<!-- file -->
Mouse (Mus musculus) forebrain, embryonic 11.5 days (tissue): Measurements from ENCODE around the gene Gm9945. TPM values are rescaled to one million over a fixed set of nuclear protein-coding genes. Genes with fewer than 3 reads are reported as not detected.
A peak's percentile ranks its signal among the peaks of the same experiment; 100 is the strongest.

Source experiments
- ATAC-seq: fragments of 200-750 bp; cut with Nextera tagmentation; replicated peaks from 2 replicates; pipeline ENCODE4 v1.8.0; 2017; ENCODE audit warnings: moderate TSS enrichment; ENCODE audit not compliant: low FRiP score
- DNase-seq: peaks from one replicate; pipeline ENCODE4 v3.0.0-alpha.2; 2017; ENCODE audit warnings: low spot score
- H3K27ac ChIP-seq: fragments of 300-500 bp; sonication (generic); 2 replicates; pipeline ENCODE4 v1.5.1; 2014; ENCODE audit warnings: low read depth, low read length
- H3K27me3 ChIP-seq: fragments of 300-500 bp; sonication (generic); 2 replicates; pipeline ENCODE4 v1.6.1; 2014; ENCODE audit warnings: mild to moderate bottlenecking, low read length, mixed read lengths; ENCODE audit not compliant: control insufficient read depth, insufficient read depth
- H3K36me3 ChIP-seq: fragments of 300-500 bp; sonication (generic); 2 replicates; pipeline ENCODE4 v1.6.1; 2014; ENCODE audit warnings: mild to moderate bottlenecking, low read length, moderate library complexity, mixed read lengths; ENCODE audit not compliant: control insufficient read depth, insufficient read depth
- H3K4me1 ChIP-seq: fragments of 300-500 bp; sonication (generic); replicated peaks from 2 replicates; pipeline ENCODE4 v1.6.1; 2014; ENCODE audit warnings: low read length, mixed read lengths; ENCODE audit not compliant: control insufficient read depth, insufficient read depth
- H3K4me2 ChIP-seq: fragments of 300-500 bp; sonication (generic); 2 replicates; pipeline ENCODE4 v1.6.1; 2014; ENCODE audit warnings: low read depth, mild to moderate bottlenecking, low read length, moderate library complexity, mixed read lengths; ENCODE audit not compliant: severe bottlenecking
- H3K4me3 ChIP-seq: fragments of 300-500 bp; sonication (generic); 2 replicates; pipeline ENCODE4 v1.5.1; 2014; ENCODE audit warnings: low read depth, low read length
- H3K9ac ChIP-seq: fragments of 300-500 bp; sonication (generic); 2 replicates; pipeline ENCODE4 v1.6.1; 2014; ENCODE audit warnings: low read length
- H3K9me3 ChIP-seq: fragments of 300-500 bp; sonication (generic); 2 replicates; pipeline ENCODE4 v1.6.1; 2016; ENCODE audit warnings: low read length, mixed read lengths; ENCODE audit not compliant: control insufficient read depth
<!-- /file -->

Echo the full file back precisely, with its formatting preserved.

Mouse (Mus musculus) forebrain, embryonic 11.5 days (tissue): Measurements from ENCODE around the gene Gm9945. TPM values are rescaled to one million over a fixed set of nuclear protein-coding genes. Genes with fewer than 3 reads are reported as not detected.
A peak's percentile ranks its signal among the peaks of the same experiment; 100 is the strongest.

Source experiments
- ATAC-seq: fragments of 200-750 bp; cut with Nextera tagmentation; replicated peaks from 2 replicates; pipeline ENCODE4 v1.8.0; 2017; ENCODE audit warnings: moderate TSS enrichment; ENCODE audit not compliant: low FRiP score
- DNase-seq: peaks from one replicate; pipeline ENCODE4 v3.0.0-alpha.2; 2017; ENCODE audit warnings: low spot score
- H3K27ac ChIP-seq: fragments of 300-500 bp; sonication (generic); 2 replicates; pipeline ENCODE4 v1.5.1; 2014; ENCODE audit warnings: low read depth, low read length
- H3K27me3 ChIP-seq: fragments of 300-500 bp; sonication (generic); 2 replicates; pipeline ENCODE4 v1.6.1; 2014; ENCODE audit warnings: mild to moderate bottlenecking, low read length, mixed read lengths; ENCODE audit not compliant: control insufficient read depth, insufficient read depth
- H3K36me3 ChIP-seq: fragments of 300-500 bp; sonication (generic); 2 replicates; pipeline ENCODE4 v1.6.1; 2014; ENCODE audit warnings: mild to moderate bottlenecking, low read length, moderate library complexity, mixed read lengths; ENCODE audit not compliant: control insufficient read depth, insufficient read depth
- H3K4me1 ChIP-seq: fragments of 300-500 bp; sonication (generic); replicated peaks from 2 replicates; pipeline ENCODE4 v1.6.1; 2014; ENCODE audit warnings: low read length, mixed read lengths; ENCODE audit not compliant: control insufficient read depth, insufficient read depth
- H3K4me2 ChIP-seq: fragments of 300-500 bp; sonication (generic); 2 replicates; pipeline ENCODE4 v1.6.1; 2014; ENCODE audit warnings: low read depth, mild to moderate bottlenecking, low read length, moderate library complexity, mixed read lengths; ENCODE audit not compliant: severe bottlenecking
- H3K4me3 ChIP-seq: fragments of 300-500 bp; sonication (generic); 2 replicates; pipeline ENCODE4 v1.5.1; 2014; ENCODE audit warnings: low read depth, low read length
- H3K9ac ChIP-seq: fragments of 300-500 bp; sonication (generic); 2 replicates; pipeline ENCODE4 v1.6.1; 2014; ENCODE audit warnings: low read length
- H3K9me3 ChIP-seq: fragments of 300-500 bp; sonication (generic); 2 replicates; pipeline ENCODE4 v1.6.1; 2016; ENCODE audit warnings: low read length, mixed read lengths; ENCODE audit not compliant: control insufficient read depth